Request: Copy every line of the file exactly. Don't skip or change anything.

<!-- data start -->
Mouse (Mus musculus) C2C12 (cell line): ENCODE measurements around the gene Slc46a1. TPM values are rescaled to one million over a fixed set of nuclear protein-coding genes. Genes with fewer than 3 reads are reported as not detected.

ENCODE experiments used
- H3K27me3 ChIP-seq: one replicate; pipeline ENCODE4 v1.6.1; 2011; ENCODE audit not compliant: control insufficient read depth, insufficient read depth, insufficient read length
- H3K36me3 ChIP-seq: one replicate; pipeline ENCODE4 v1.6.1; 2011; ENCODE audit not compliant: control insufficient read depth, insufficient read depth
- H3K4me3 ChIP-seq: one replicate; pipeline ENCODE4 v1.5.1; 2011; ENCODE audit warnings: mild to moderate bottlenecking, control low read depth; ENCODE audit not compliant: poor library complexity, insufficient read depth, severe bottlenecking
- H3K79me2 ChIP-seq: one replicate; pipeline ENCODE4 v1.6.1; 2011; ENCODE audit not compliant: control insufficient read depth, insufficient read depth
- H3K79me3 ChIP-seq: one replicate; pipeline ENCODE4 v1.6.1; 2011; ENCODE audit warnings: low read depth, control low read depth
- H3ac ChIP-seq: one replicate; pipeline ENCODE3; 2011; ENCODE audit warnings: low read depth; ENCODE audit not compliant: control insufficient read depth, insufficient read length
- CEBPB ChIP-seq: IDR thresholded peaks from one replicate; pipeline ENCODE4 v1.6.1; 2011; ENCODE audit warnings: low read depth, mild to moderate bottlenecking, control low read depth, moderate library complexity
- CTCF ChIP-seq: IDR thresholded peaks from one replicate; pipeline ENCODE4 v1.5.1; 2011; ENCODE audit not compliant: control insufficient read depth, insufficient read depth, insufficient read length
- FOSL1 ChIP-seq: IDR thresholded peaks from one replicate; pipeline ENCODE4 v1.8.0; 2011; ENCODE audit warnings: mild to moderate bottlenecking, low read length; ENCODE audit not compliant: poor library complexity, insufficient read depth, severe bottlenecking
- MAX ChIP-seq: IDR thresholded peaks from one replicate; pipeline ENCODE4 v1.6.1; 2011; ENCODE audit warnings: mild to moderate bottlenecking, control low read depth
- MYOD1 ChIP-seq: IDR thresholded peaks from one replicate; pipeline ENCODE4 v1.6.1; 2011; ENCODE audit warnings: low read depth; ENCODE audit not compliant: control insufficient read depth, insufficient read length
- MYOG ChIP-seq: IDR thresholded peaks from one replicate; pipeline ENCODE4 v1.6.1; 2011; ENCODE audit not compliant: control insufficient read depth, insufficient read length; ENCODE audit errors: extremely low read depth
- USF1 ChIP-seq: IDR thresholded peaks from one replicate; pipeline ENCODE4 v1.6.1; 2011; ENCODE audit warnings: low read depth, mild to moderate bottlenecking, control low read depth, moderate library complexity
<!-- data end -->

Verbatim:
Mouse (Mus musculus) C2C12 (cell line): ENCODE measurements around the gene Slc46a1. TPM values are rescaled to one million over a fixed set of nuclear protein-coding genes. Genes with fewer than 3 reads are reported as not detected.

ENCODE experiments used
- H3K27me3 ChIP-seq: one replicate; pipeline ENCODE4 v1.6.1; 2011; ENCODE audit not compliant: control insufficient read depth, insufficient read depth, insufficient read length
- H3K36me3 ChIP-seq: one replicate; pipeline ENCODE4 v1.6.1; 2011; ENCODE audit not compliant: control insufficient read depth, insufficient read depth
- H3K4me3 ChIP-seq: one replicate; pipeline ENCODE4 v1.5.1; 2011; ENCODE audit warnings: mild to moderate bottlenecking, control low read depth; ENCODE audit not compliant: poor library complexity, insufficient read depth, severe bottlenecking
- H3K79me2 ChIP-seq: one replicate; pipeline ENCODE4 v1.6.1; 2011; ENCODE audit not compliant: control insufficient read depth, insufficient read depth
- H3K79me3 ChIP-seq: one replicate; pipeline ENCODE4 v1.6.1; 2011; ENCODE audit warnings: low read depth, control low read depth
- H3ac ChIP-seq: one replicate; pipeline ENCODE3; 2011; ENCODE audit warnings: low read depth; ENCODE audit not compliant: control insufficient read depth, insufficient read length
- CEBPB ChIP-seq: IDR thresholded peaks from one replicate; pipeline ENCODE4 v1.6.1; 2011; ENCODE audit warnings: low read depth, mild to moderate bottlenecking, control low read depth, moderate library complexity
- CTCF ChIP-seq: IDR thresholded peaks from one replicate; pipeline ENCODE4 v1.5.1; 2011; ENCODE audit not compliant: control insufficient read depth, insufficient read depth, insufficient read length
- FOSL1 ChIP-seq: IDR thresholded peaks from one replicate; pipeline ENCODE4 v1.8.0; 2011; ENCODE audit warnings: mild to moderate bottlenecking, low read length; ENCODE audit not compliant: poor library complexity, insufficient read depth, severe bottlenecking
- MAX ChIP-seq: IDR thresholded peaks from one replicate; pipeline ENCODE4 v1.6.1; 2011; ENCODE audit warnings: mild to moderate bottlenecking, control low read depth
- MYOD1 ChIP-seq: IDR thresholded peaks from one replicate; pipeline ENCODE4 v1.6.1; 2011; ENCODE audit warnings: low read depth; ENCODE audit not compliant: control insufficient read depth, insufficient read length
- MYOG ChIP-seq: IDR thresholded peaks from one replicate; pipeline ENCODE4 v1.6.1; 2011; ENCODE audit not compliant: control insufficient read depth, insufficient read length; ENCODE audit errors: extremely low read depth
- USF1 ChIP-seq: IDR thresholded peaks from one replicate; pipeline ENCODE4 v1.6.1; 2011; ENCODE audit warnings: low read depth, mild to moderate bottlenecking, control low read depth, moderate library complexity